Character encoding broken after cairo/pango update

Hello,
On linux:
Pango 1.44.6-1
Cairo 17.2+17+g52a7c79fd-1
r 3.6.1-1
rstudio-desktop-bin 1.2.1335-1

After recent update to cairo and pango character encoding is broken on RStudioGD.

plot(cars)

cars
Can you please suggest any options to correct this mess?
Thank you

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I don't think that it is an RStudioGD issue: I am not using RStudio and I am having the exact same issue (on Arch Linux).

Are you sure it is caused by cairo or pango? I tried downgrading both and the problem persists.

(I noticed the problem today, but I haven't plotted anything in R for a long time. So I don't know when the problem started and that makes it hard to pinpoint the problem upgrade...).

Hello,
I have pin-pointed the issue just to recent pango 1.44. Downgrading to 1.43 solves the issue. My understanding is pango developers removed support for Type 1 bitmap fonts, whatever that means.

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Oh, thanks. I had not downgraded pango far enough. Downgrading is not a long term solution though. Do you know if this has been reported somewhere?

Ah, I found more information on this:

A closed issue in the pango repo:

An open bug report in Arch Linux:

https://bugs.archlinux.org/index.php?do=details&action=details.addvote&task_id=63297

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@matoxxx I finally got to investigating the problem and found the root of the problem (and an easy solution).

Do you happen to have the adobe-base-14-fonts package installed (or maybe some other Adobe font package)? If so, that is your problem.

I kept being puzzled at why there were not more threads on this subject on the web. As it turns out, this is affecting extremely few of us and this is why:

  • R, by default, uses a set of fonts, including helvetica (on linux, you can find the list with X11Fonts())

  • pango 1.44 terminated support for bitmap fonts. So any package using pango and bitmap fonts got broken. R does use pango. But the reason nobody is complaining about the problem is because most people don't use bitmap fonts

  • the adobe-base-14-fonts package however installs (in addition to many .ttf fonts) a number of bitmap fonts, including one for helvetica. So if you have this package installed (or another one which installs a bitmap version of any of the font that R uses), then things broke for you with the pango update

It is never a good solution to downgrade a package. So you should revert pango to 1.44 and uninstall adobe-base-14-fonts or whatever other package installed bitmap fonts in your machine. There is no doubt that you also have a .ttf helvetica file (probably from the gsfonts package, but possibly from other very common dependencies) and it will take over once the bitmap fonts are gone.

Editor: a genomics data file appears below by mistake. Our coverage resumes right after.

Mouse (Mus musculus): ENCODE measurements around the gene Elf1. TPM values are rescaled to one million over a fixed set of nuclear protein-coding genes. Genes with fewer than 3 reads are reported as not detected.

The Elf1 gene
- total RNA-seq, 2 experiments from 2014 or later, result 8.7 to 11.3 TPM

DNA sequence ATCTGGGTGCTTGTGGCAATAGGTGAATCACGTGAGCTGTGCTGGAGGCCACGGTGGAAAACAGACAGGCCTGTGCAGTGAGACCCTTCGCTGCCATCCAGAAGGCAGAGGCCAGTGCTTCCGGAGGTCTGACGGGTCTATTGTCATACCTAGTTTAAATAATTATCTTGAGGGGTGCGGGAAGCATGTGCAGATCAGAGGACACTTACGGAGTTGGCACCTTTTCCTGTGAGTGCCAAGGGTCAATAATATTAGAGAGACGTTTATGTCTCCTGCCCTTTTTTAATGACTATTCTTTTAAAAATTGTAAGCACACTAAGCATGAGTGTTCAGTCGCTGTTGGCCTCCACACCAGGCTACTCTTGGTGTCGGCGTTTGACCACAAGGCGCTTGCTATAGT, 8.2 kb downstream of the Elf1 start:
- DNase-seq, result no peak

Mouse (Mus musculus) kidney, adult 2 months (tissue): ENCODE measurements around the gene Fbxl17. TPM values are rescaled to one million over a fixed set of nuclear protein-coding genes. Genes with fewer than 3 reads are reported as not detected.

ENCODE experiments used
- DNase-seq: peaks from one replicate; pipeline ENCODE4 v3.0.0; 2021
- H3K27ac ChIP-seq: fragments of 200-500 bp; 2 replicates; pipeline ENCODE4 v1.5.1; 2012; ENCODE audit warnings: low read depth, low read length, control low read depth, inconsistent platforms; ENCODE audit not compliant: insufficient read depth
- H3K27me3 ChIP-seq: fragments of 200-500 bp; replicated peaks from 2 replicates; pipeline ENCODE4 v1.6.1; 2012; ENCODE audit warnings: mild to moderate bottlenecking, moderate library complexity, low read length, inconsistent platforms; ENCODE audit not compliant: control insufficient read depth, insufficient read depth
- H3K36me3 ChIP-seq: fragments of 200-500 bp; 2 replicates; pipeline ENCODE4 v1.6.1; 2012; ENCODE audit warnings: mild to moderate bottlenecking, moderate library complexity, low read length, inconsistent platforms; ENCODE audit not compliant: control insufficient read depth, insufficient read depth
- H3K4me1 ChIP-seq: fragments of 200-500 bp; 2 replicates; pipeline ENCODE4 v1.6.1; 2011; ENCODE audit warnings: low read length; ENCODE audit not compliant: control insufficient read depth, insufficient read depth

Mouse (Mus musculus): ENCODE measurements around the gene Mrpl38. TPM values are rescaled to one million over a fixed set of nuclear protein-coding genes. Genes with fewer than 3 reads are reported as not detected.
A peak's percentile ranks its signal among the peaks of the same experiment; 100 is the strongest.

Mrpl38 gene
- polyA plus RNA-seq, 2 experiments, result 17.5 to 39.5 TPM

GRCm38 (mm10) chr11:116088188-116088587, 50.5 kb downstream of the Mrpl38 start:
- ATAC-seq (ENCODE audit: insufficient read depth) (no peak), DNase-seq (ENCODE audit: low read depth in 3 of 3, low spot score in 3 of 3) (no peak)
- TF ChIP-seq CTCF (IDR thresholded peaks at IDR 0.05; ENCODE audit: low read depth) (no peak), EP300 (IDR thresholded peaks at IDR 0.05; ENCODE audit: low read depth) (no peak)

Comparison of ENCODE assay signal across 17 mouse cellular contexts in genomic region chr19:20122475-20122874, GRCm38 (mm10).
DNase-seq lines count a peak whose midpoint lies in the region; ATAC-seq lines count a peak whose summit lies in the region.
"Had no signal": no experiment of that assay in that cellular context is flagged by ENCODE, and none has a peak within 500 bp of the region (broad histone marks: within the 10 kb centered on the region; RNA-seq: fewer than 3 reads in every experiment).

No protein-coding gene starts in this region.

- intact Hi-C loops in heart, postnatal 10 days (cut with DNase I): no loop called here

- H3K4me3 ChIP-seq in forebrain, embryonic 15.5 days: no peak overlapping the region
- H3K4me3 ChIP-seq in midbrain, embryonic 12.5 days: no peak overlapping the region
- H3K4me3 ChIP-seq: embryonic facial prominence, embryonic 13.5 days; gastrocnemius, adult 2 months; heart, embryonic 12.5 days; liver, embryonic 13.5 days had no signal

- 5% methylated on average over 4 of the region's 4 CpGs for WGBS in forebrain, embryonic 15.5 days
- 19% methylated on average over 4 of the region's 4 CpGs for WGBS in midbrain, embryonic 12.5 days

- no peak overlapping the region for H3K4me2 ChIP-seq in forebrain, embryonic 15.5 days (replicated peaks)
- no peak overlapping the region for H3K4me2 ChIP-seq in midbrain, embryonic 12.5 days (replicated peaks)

An alternative solution (nicer but more complex), if you don't want to loose the fonts in that package, is to configure fontconfig so that helvetica (and any other font that R uses) will use the .ttf file and not the bitmap file (in my case, all the bitmap files were .pfb files which are Adobe type1 fonts).

If the problem, in your case, is not caused by adobe-base-14-fonts and you don't know what caused it, you can run (on the command line, not in R, fc-match helvetica. If, instead of returning a .ttf file it returns some .pfb or other file, then you can search what installed that file). But I really suspect that adobe-base-14-fonts is the problem package for you as well and that the fix will thus be really easy.

I hope this helped. Thanks to you for pointing me in the right direction by pinpointing the problem to pango 1.44 in the first place.

I can confirm this works for me too. I always had feeling font configuration on linux is a mess ready to go down anytime.
Thank you

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I don't know what dictates which font file should be used when this is not set in fontconfig (as is the case, by default, for helvetica). If it is not customized by the user, I guess it all depends on the installed versions of the font. And in the present case the adobe package file took precedence. The clean way would thus be to customize it to be sure that the helvetica font will always use the .ttf file. I considered doing so, but I also went for the easy solution and simply got rid of the adobe package. If I really need an adobe font some day, I'll write a fontconfig file for helvetica.

Anyway, glad I could help. But it really was a team effort as you got me started in the right direction. Sorry it took me so long to get to it.